Whirlpool Corporation is the world’s number two appliance company, selling $18 billion of ‘white goods’ each year, including washing machines, microwaves, refrigerators and stoves. It is number one in the USA, where it is headquartered.
It has a brand portfolio to cater for different price points, including the high end Maytag and KitchenAid brands as well as middle-priced Whirlpool and a number of other brands in different countries.
Underlining Whirlpool’s strategy to expand internationally is the flat domestic growth in the United States of of two to three per cent each year. Whilst it currently achieves around 40 per cent revenue from overseas markets, it expects this to become the majority of revenue in future.
The international marketing strategy floundered in the 1990s. Many believed the fault lay in its execution. It has now modified things and is taking a global market segmentation approach.
It is using a three-tiered approach, segmenting consumers on the basis of traditional or aspirational, and providing products at three price points. This was established in the USA and is being extended throughput different markets.
Whirlpool’s Market Research
However, Whirlpool’s research shows that consumers in different countries prefer different to product features. To accommodate these differences, the company is focusing on ‘product platforms’. The product platform is the preferred technological capabilities built into the appliance, which is then housed in country-specific outer shell according to the size, colour and shape most appropriate to the consumers in the market.
Using product platforms allows Whirlpool to economically deliver sets of innovations for each particular market, making it adaptable to the needs of local consumers.
Whirlpool’s research has included broad economic secondary research as well as primary research. Per capita income in Brazil, for example, shows that 30% of the population earn around $220 per month, insufficient to buy a washing machine. Having said that, other research cites the washer as being the second most aspirational purchase (next to a cell phone).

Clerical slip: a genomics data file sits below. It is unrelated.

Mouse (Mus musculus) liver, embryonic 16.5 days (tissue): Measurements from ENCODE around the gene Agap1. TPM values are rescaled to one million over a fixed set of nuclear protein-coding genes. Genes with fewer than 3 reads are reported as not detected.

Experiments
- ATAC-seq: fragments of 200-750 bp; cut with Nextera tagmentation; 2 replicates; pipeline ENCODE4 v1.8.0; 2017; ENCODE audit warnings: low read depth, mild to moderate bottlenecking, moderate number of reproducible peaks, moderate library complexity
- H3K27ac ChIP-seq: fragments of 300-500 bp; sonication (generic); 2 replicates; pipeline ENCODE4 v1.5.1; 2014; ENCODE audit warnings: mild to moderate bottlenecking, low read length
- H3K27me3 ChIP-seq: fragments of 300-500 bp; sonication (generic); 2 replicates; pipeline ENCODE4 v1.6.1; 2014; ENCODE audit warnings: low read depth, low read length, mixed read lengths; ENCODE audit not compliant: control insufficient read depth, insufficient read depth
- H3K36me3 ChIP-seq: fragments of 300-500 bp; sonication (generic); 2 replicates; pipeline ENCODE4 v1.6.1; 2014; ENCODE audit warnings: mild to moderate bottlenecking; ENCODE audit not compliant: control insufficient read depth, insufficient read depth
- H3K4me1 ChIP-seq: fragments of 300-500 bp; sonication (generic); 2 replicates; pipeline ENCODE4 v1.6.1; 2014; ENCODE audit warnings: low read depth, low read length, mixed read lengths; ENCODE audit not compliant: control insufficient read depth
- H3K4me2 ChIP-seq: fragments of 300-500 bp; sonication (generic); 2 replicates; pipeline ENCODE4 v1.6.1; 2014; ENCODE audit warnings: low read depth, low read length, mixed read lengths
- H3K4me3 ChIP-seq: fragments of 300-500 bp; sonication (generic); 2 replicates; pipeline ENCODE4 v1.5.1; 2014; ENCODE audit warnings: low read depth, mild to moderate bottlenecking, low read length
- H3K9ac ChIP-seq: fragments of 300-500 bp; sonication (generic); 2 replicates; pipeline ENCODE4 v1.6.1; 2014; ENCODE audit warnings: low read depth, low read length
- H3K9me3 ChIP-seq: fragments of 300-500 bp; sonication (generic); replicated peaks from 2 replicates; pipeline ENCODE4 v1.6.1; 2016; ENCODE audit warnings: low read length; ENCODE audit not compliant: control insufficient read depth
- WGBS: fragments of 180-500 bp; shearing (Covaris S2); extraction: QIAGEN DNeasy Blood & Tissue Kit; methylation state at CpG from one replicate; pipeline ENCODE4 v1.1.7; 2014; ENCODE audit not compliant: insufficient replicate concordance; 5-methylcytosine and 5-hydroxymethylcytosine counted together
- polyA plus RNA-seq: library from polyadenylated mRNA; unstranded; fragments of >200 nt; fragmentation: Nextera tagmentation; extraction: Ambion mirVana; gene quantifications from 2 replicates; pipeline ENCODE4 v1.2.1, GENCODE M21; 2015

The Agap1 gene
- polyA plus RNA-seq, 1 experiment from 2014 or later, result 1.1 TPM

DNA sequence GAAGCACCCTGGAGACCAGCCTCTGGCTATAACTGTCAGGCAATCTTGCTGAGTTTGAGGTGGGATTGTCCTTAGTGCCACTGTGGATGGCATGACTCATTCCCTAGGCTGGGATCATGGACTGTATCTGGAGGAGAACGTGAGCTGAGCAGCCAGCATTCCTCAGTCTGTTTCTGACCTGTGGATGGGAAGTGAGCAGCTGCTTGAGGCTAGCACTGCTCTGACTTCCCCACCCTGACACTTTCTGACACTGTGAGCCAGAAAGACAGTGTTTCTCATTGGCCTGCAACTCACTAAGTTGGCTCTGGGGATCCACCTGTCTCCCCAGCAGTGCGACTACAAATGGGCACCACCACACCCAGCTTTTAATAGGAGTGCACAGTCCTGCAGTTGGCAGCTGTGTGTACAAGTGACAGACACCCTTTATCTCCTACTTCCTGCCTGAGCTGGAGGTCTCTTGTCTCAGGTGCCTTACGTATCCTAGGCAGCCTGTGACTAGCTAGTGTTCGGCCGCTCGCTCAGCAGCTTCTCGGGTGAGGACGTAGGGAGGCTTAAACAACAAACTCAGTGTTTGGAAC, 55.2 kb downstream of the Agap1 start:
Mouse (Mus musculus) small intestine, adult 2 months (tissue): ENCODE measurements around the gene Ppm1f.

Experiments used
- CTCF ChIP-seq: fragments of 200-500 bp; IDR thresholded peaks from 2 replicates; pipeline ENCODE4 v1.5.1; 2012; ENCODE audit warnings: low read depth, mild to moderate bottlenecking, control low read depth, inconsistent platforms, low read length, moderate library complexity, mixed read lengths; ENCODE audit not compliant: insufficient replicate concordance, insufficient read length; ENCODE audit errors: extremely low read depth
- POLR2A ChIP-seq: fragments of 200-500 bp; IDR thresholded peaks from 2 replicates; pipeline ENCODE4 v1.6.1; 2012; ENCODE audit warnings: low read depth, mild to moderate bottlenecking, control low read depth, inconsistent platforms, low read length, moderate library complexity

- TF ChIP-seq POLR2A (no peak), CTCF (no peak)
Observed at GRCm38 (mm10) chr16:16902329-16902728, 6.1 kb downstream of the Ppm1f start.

Similar to Tata in India’s Nano car (the $1,000 lakh car for the burgeoning Indian middle class), Whirlpool innovated to create an affordable washer for Brazilians – proudly launching “the world’s most affordable washer.” This was the result of a great deal of market research including focus groups and $30 million dollars of product engineering investment and a number of short-cuts that kept manufacturing costs low and still produced an acceptable standard of washed clothes. Among these design compromises included smaller capacity washers (research found lower socio-economic households did more frequent laundry), slightly damper clothes (which removed the need for an extra gear to convert from wash to spin cycle) and a product that came on four legs (so that Brazilians could clean floors beneath the unit).
In India, the washer has a sari setting and comes in different shell colours. In China, the washer is not white because this would show the dirt too easily and instead comes in light blue and grey. It also has a ‘grease removal’ setting for the many users of bicycle transport.
Whirlpool shows us the need for not only broad desk research to assess the viability of certain products and services in a new market, but the need for in-depth qualitative research also. Local know-how is essential. The motivations for purchase are not only the functional benefits that a product provides, but also the emotional benefits such as status and esteem.
Further research revealed the washer should be good looking as it was an aspirational purchase, it was a de facto status symbol. This goes some way to explaining why some of Whirlpool’s refrigerators are finding their way into the lounge-rooms of many Chinese middle-class families. They are a source of pride.
We must deeply engage and understand our market and respect the differences inherent.